Much as the world may sneer at our mountains, thinking them just bumps on the landscape; while they do not reach the towering heights of Everest, they should still not be taken lightly. The decided advantage to mountains of lesser stature, however, is that though you can have spectacular views and expend a significant amount of energy climbing up them, you will not suffer the detrimental side-effect of altitude sickness.

No large predators

The bear and the wolf etc have all been extinct in Scotland for some time. If you are very lucky you may encounter a shy adder sun bathing on a mountain slope, but they are rare and not usually deadly. So no poisonous snakes or spiders either. We like to keep our irritating pests small and inconvenient: the tick and the midge!

Compact

Scotland’s hills are nice and compact. You can have an amazing adventure in a day if you so wish. Then you can still return to partake of your home comforts at the end of the day. You can also – if it becomes necessary – travel a relatively short distance (up to 2 hours) and experience a completely different day’s weather than you can see from your kitchen/lounge window.

For example, Andy once had a private guiding booking from a group of ladies staying in a cottage in Glen Feshie. When the day dawned, it was raining steadily. Andy drove over to meet the clients – who were showing a distinct lack of enthusiasm for heading out. He persuaded them to give the walk a try and drove from Glen Feshie round to Ben Vraikie, near Pitlochry. On Ben Vraikie there was no rain and the hill top was clear. It may even have been sunny. Whereas back at home base it was one of those dreich days of rain and grey light all day. Know your weather patterns and you can still have a good day out.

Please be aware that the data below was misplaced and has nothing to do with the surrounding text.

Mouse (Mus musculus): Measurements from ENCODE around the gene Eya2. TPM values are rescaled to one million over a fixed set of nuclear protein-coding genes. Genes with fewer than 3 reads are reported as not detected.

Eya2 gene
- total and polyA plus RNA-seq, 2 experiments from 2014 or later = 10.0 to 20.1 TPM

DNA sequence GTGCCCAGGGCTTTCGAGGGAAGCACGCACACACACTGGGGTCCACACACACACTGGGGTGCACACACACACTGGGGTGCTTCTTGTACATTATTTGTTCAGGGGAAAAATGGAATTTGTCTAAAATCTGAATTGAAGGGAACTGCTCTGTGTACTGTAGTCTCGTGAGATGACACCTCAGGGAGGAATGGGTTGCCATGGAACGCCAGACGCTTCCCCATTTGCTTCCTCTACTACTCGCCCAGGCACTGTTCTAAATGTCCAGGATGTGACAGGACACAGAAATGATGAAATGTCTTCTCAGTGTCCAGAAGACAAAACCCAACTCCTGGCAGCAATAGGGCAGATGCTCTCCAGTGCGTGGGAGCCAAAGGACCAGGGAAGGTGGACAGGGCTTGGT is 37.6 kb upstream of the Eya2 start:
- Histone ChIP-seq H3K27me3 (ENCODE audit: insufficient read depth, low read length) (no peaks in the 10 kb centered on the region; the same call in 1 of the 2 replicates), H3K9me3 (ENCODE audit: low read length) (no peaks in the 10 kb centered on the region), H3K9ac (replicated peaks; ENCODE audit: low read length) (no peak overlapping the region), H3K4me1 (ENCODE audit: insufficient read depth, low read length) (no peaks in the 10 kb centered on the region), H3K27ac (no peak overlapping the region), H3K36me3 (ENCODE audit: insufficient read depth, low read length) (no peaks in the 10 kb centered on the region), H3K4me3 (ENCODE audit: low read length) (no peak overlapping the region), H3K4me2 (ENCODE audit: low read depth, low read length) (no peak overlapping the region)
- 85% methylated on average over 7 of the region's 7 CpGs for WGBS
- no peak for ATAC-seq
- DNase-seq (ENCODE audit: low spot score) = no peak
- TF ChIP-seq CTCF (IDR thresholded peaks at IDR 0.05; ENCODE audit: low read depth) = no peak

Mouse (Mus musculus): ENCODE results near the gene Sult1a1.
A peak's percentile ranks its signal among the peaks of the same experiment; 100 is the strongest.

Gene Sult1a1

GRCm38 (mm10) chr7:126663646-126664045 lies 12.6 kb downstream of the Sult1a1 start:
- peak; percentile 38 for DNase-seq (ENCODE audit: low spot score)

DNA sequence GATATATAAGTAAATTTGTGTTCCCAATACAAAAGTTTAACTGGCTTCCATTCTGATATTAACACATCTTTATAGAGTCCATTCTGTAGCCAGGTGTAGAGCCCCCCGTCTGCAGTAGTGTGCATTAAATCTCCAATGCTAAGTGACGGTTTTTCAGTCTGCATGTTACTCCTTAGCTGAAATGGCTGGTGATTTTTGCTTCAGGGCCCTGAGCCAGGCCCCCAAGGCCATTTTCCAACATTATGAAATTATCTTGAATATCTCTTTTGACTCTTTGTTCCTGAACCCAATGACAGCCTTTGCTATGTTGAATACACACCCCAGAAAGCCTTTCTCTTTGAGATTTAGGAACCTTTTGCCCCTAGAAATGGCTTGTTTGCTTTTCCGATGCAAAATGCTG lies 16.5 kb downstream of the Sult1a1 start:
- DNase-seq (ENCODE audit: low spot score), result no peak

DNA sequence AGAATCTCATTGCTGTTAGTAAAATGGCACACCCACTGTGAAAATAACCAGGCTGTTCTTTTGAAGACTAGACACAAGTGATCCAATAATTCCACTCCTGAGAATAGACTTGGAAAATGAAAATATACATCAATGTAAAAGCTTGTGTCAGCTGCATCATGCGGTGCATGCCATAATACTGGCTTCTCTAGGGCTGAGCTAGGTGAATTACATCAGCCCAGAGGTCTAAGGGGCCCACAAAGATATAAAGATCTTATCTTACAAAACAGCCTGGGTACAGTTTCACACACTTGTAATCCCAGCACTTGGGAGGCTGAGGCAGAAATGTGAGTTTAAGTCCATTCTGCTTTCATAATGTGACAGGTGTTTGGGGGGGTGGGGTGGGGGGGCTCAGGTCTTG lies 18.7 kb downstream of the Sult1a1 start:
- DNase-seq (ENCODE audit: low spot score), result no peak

Hiking Ben Macdui

Hiking Ben Macdui with Scot Mountain Holidays group tour

Plenty of options – 

There are such a wide range of options in Scotland, even if you only visit the Highlands, that you’re spoilt for choice. Before you start to choose your hike, you need to decide which parameters are most important to you.

There are famous viewpoints to discover; lochs to circumnavigate; historic sights to see; Munros (282 in total) to climb; Corbetts to climb, Grahams to ascend and Marilyns to collate. Where do you start to choose?

Sunset view over water and mountains

Sunset over the west of Scotland

Reminder of risk

Remember though that hiking and mountaineering are hazardous activities by their nature and you have to accept an element of risk yourself if you choose to enter the mountain environment without a guide. The weather in Scotland changes in an instant. Even if the day looks calm and sunny when you set out, it could end up a completely different season by the end of the day. Please make sure you are well-equipped (see our suggested kit list for ideas). Check out our blog on gearing up for the autumn

Always check yourself over for ticks at the end of the day, particularly if you have been walking through rough undergrowth.

Make sure you pack some Smidge.

Still – there is nothing more exhilarating, relaxing and refreshing than a day out in the hills

Check out our walking holidays in Scotland